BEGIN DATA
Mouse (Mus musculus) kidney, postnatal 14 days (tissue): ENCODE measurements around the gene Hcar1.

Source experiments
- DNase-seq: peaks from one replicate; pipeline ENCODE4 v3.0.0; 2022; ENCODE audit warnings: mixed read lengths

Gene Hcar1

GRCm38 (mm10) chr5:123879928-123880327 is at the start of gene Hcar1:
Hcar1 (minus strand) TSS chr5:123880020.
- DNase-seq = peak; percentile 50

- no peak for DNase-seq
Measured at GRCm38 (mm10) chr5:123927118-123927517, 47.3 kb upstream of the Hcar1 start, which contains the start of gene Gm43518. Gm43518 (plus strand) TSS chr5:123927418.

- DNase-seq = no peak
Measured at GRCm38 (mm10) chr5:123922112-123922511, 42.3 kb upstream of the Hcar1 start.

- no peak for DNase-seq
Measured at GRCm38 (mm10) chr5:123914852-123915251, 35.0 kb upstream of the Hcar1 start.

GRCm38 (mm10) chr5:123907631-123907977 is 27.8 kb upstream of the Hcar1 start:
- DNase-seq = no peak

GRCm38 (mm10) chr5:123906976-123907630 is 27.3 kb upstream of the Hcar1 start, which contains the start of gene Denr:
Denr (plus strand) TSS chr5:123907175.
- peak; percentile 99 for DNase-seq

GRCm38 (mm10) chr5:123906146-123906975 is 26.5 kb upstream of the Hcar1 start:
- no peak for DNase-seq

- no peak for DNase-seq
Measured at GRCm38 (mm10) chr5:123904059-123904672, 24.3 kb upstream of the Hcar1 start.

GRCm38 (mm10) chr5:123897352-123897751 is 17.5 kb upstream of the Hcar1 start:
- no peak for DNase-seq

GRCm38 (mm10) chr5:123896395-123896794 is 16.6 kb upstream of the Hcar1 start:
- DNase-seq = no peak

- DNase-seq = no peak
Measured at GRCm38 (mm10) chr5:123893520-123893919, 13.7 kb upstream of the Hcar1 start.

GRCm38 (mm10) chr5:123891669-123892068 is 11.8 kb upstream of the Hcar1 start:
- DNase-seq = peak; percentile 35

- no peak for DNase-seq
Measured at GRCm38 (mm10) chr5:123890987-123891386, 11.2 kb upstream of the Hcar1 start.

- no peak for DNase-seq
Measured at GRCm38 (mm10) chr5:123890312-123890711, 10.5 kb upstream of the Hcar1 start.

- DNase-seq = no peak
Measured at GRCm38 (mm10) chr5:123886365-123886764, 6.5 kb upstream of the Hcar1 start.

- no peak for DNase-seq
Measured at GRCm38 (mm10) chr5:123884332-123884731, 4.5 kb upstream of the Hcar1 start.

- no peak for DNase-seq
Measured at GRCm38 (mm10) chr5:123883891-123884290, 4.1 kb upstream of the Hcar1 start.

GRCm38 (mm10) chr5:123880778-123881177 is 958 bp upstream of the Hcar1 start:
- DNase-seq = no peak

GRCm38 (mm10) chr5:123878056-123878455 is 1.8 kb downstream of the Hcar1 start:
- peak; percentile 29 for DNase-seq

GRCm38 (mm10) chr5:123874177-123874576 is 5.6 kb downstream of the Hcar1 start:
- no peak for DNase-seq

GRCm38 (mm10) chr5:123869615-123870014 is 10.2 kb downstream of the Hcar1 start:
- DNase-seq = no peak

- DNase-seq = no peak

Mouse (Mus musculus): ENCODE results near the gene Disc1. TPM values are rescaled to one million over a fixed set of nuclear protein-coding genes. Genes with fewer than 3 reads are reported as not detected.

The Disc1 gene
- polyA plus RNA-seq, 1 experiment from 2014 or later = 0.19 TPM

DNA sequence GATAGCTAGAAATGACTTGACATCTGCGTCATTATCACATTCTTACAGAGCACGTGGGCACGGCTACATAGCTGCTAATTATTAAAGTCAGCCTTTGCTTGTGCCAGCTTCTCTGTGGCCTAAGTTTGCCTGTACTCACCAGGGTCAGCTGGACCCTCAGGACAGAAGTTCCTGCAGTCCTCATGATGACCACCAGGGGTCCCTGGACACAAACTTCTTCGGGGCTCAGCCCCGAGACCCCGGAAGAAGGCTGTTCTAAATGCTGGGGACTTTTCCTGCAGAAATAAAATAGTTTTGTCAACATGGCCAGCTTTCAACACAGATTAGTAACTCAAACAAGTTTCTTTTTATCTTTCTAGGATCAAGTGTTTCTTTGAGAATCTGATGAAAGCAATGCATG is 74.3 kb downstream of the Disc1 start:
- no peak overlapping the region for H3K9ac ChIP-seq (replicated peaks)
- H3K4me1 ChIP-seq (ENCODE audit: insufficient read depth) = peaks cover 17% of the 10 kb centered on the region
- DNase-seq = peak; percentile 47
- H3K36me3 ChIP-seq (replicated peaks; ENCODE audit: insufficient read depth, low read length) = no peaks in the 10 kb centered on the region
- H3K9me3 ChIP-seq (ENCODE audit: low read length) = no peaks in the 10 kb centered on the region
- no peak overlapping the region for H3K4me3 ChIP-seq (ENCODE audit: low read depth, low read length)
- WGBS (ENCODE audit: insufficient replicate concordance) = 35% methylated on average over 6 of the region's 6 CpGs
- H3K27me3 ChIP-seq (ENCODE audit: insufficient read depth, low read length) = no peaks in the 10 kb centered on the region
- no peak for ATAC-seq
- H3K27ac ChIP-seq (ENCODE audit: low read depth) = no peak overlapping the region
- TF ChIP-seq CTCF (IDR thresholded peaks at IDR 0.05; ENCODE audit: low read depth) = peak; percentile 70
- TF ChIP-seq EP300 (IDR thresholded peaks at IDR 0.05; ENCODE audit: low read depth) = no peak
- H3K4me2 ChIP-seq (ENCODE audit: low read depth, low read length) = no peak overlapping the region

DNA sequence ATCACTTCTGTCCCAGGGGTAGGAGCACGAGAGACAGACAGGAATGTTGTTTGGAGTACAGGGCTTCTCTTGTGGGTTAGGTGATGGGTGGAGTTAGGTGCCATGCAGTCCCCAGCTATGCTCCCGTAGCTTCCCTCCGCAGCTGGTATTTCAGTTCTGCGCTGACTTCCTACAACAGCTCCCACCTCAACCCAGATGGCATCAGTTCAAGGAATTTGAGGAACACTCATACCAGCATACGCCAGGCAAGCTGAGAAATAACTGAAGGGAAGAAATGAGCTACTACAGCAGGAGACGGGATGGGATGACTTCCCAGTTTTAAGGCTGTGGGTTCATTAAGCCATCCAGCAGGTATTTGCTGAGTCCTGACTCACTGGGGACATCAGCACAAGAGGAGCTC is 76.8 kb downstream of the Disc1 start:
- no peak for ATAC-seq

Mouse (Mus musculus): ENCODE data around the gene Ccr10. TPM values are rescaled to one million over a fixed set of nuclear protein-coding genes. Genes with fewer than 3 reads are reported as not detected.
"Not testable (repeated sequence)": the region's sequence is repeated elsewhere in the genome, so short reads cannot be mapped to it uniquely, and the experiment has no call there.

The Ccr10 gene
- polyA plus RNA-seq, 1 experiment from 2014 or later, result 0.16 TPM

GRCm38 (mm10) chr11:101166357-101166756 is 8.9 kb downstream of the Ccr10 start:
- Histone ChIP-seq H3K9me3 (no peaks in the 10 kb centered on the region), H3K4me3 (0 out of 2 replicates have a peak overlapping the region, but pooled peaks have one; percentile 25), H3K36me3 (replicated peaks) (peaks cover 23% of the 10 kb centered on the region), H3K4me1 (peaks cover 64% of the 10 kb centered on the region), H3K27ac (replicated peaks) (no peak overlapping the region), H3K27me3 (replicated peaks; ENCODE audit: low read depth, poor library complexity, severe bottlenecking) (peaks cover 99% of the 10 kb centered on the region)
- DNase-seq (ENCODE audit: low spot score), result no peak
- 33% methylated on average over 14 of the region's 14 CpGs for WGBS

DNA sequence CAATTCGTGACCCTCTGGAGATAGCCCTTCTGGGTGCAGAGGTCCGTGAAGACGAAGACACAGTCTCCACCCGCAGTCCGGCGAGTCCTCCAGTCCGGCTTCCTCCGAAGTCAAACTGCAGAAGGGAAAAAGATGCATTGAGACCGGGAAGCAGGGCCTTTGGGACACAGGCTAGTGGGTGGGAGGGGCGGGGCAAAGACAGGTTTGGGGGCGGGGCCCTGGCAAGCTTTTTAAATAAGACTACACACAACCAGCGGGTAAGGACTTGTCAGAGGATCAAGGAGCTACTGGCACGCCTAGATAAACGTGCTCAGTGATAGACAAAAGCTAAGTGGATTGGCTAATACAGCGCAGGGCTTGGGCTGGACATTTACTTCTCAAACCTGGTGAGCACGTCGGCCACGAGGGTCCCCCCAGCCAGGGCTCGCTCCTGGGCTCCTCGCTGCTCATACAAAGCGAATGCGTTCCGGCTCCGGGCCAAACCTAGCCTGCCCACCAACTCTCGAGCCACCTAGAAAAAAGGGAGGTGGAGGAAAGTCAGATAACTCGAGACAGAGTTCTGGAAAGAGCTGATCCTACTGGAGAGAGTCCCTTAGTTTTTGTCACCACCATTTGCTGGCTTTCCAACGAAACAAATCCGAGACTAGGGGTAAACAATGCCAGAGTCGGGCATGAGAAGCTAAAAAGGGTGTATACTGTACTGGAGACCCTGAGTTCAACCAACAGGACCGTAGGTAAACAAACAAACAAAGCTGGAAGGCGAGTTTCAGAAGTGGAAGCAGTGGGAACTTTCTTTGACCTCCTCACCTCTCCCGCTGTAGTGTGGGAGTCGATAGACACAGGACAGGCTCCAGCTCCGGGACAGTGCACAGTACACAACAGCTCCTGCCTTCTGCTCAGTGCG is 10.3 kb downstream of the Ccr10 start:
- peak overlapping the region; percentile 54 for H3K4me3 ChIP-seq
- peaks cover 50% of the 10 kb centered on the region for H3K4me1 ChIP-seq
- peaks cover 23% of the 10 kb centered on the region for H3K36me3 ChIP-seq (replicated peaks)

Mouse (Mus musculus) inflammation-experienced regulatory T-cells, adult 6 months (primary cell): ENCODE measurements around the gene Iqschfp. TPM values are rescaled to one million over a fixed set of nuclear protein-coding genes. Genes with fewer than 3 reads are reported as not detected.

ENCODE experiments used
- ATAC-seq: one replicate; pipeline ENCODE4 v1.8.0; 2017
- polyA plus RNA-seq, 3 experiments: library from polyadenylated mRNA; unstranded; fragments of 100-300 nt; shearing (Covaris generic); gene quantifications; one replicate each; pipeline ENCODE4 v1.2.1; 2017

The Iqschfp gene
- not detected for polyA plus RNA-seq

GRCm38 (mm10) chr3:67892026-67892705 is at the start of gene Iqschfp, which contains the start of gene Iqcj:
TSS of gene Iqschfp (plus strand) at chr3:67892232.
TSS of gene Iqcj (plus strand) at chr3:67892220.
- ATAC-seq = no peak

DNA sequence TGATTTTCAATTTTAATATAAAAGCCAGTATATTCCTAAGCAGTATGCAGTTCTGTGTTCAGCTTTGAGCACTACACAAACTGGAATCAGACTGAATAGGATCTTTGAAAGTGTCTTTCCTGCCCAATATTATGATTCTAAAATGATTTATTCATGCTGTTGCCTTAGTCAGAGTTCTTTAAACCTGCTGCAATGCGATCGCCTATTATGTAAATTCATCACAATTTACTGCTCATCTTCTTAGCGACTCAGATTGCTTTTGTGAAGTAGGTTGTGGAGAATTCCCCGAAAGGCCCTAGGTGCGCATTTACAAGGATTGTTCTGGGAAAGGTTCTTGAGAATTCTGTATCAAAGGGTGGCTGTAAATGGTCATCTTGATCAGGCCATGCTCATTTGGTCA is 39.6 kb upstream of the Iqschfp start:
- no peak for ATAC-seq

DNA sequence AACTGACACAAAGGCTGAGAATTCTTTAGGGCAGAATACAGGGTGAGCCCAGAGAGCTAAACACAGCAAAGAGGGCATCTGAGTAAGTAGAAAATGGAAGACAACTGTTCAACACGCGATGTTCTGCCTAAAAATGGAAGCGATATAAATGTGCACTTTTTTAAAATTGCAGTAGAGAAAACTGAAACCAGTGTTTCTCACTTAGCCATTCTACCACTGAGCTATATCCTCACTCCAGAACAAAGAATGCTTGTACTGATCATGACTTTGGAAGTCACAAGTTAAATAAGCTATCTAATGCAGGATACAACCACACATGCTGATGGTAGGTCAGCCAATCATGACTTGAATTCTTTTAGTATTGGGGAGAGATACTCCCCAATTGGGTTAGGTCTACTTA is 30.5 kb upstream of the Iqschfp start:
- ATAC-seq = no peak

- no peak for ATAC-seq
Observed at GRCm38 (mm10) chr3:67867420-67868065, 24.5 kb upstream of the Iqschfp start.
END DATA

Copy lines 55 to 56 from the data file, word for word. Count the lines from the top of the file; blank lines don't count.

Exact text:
- H3K4me1 ChIP-seq (ENCODE audit: insufficient read depth) = peaks cover 17% of the 10 kb centered on the region
- DNase-seq = peak; percentile 47